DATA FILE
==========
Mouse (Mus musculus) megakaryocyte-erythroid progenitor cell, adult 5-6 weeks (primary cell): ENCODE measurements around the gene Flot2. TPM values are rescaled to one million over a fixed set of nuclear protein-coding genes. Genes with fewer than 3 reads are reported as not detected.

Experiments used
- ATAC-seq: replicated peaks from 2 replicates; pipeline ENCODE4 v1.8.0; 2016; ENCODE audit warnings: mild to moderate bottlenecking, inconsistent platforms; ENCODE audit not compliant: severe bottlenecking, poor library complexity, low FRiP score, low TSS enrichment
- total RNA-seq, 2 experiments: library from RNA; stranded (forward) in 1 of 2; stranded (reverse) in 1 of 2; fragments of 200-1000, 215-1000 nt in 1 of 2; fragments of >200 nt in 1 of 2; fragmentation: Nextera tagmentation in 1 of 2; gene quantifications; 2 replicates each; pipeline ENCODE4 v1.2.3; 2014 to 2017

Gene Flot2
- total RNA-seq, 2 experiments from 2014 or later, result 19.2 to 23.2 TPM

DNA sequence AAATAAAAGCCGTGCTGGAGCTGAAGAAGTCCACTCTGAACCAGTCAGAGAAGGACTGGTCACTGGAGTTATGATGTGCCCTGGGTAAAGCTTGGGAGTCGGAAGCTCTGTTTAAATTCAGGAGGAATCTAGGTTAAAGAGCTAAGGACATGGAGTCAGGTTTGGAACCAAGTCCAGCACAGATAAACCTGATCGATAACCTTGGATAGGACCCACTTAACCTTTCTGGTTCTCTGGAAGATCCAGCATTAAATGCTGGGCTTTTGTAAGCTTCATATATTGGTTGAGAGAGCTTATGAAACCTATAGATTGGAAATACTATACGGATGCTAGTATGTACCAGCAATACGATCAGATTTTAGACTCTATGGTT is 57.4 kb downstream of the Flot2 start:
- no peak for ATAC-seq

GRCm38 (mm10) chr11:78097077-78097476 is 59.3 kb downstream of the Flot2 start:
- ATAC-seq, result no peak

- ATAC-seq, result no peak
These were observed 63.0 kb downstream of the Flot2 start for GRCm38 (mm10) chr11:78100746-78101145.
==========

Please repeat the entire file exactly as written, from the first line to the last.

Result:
Mouse (Mus musculus) megakaryocyte-erythroid progenitor cell, adult 5-6 weeks (primary cell): ENCODE measurements around the gene Flot2. TPM values are rescaled to one million over a fixed set of nuclear protein-coding genes. Genes with fewer than 3 reads are reported as not detected.

Experiments used
- ATAC-seq: replicated peaks from 2 replicates; pipeline ENCODE4 v1.8.0; 2016; ENCODE audit warnings: mild to moderate bottlenecking, inconsistent platforms; ENCODE audit not compliant: severe bottlenecking, poor library complexity, low FRiP score, low TSS enrichment
- total RNA-seq, 2 experiments: library from RNA; stranded (forward) in 1 of 2; stranded (reverse) in 1 of 2; fragments of 200-1000, 215-1000 nt in 1 of 2; fragments of >200 nt in 1 of 2; fragmentation: Nextera tagmentation in 1 of 2; gene quantifications; 2 replicates each; pipeline ENCODE4 v1.2.3; 2014 to 2017

Gene Flot2
- total RNA-seq, 2 experiments from 2014 or later, result 19.2 to 23.2 TPM

DNA sequence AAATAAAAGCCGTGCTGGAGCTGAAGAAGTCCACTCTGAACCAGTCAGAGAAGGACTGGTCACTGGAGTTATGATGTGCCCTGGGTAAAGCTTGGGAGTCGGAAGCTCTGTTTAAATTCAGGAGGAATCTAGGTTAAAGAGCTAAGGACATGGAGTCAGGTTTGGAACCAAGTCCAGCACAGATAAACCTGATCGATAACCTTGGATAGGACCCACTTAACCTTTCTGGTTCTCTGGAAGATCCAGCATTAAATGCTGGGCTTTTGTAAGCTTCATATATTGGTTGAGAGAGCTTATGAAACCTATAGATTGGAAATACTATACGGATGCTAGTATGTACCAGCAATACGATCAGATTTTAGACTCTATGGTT is 57.4 kb downstream of the Flot2 start:
- no peak for ATAC-seq

GRCm38 (mm10) chr11:78097077-78097476 is 59.3 kb downstream of the Flot2 start:
- ATAC-seq, result no peak

- ATAC-seq, result no peak
These were observed 63.0 kb downstream of the Flot2 start for GRCm38 (mm10) chr11:78100746-78101145.